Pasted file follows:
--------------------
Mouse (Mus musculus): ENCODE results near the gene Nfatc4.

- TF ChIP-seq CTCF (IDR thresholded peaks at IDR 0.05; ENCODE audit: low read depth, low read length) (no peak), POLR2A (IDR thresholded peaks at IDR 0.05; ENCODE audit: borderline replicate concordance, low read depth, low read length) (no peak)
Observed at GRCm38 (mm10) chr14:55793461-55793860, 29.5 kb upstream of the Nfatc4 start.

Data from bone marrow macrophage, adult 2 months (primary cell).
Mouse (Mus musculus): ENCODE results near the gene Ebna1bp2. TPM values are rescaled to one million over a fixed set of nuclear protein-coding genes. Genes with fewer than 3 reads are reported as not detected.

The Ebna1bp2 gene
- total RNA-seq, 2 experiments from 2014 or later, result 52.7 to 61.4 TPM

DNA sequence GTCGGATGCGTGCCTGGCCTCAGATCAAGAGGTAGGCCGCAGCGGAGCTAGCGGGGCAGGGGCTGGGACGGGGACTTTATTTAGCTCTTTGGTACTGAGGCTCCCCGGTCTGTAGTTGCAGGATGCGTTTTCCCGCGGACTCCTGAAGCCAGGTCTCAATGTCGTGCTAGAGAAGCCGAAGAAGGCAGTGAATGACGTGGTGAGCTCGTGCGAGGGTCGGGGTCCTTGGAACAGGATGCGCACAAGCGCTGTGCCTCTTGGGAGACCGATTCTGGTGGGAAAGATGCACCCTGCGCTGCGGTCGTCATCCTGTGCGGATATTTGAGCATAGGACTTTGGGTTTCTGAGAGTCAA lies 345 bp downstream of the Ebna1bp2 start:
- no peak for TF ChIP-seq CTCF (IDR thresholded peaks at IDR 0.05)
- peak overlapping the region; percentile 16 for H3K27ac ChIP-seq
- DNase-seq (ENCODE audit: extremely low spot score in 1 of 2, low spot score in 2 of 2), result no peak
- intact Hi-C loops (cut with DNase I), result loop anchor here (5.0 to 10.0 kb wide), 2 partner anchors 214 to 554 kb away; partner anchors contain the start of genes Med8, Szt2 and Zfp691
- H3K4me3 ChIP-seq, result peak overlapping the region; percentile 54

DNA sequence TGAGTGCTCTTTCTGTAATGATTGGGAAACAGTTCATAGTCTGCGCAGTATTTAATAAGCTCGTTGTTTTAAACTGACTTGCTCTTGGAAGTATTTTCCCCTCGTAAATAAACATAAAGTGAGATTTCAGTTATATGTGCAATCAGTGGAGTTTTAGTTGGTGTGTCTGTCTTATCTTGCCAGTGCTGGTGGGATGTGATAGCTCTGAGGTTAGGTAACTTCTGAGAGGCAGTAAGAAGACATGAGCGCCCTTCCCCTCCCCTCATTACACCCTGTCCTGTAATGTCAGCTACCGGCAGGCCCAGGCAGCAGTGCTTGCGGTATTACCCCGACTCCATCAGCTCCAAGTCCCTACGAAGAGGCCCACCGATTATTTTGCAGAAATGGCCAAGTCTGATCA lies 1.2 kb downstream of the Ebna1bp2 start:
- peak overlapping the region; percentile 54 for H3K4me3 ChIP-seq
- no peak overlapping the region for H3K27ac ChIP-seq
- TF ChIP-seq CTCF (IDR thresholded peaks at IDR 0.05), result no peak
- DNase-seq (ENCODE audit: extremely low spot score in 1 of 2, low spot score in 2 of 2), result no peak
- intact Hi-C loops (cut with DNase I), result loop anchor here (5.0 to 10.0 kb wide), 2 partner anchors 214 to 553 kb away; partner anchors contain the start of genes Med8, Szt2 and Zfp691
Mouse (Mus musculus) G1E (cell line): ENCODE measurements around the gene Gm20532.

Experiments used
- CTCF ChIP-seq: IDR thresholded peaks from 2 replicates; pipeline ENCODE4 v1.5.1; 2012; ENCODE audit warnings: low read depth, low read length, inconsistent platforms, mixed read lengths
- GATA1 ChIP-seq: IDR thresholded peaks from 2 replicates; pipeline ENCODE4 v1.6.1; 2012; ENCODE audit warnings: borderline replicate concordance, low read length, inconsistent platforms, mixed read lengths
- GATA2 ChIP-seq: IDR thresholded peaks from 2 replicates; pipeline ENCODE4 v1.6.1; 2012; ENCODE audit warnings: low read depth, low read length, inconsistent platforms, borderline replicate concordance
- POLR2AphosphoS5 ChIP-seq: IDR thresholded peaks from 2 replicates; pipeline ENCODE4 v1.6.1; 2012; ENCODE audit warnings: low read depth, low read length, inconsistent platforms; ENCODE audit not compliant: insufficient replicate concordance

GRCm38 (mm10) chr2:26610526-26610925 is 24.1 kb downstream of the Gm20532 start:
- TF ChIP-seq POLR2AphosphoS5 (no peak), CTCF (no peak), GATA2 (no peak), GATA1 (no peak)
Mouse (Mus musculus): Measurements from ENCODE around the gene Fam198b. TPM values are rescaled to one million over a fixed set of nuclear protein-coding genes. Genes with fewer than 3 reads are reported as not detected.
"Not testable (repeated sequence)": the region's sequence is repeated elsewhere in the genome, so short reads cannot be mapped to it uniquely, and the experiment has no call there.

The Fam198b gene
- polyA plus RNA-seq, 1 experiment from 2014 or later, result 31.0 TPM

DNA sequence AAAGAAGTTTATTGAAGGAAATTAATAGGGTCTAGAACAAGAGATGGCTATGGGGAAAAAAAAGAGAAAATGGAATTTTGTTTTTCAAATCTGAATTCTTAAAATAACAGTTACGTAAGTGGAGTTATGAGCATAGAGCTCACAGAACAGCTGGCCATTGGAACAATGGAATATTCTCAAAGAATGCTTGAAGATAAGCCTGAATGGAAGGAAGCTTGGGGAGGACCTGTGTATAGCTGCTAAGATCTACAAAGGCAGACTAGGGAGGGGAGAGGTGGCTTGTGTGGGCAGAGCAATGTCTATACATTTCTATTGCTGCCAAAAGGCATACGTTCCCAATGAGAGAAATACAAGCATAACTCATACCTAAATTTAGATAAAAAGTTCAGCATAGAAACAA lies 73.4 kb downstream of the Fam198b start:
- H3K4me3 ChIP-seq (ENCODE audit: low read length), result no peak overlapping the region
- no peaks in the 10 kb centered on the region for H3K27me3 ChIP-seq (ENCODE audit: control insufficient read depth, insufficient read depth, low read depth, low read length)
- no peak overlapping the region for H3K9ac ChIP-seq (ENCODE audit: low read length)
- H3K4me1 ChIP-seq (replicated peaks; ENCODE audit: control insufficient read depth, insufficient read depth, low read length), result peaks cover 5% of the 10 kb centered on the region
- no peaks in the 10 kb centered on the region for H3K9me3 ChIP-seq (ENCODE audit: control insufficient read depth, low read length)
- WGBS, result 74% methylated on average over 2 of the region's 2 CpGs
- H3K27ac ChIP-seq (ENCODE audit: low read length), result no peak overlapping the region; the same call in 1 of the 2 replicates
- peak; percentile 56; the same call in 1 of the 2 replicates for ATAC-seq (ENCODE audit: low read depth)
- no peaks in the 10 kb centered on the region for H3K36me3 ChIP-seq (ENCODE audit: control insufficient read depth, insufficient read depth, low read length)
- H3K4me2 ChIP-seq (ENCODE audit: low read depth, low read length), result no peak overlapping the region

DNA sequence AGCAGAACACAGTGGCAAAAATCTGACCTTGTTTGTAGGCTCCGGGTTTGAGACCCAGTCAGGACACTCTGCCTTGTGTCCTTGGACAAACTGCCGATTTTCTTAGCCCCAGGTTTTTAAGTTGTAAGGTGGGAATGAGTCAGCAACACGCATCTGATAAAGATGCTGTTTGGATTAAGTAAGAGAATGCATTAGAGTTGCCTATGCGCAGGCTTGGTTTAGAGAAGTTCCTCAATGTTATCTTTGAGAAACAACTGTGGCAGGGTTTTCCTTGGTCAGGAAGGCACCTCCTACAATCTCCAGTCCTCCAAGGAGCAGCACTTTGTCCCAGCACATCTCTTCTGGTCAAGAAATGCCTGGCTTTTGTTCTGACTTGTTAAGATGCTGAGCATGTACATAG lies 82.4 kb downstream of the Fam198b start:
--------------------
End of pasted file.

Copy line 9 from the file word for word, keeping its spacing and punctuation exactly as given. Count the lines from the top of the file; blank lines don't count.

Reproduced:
- no peak for TF ChIP-seq CTCF (IDR thresholded peaks at IDR 0.05)